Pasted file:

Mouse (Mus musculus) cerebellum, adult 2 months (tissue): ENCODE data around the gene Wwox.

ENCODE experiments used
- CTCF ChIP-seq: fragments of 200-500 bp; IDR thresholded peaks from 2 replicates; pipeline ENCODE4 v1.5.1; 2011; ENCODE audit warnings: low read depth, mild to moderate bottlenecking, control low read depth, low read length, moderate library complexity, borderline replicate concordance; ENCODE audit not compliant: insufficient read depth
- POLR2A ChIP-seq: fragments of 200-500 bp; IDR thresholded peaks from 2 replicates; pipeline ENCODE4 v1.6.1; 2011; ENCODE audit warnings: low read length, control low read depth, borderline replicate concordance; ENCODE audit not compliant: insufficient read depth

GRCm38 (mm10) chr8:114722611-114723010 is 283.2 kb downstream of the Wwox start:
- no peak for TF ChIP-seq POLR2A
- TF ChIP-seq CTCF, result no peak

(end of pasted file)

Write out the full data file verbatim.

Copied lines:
Mouse (Mus musculus) cerebellum, adult 2 months (tissue): ENCODE data around the gene Wwox.

ENCODE experiments used
- CTCF ChIP-seq: fragments of 200-500 bp; IDR thresholded peaks from 2 replicates; pipeline ENCODE4 v1.5.1; 2011; ENCODE audit warnings: low read depth, mild to moderate bottlenecking, control low read depth, low read length, moderate library complexity, borderline replicate concordance; ENCODE audit not compliant: insufficient read depth
- POLR2A ChIP-seq: fragments of 200-500 bp; IDR thresholded peaks from 2 replicates; pipeline ENCODE4 v1.6.1; 2011; ENCODE audit warnings: low read length, control low read depth, borderline replicate concordance; ENCODE audit not compliant: insufficient read depth

GRCm38 (mm10) chr8:114722611-114723010 is 283.2 kb downstream of the Wwox start:
- no peak for TF ChIP-seq POLR2A
- TF ChIP-seq CTCF, result no peak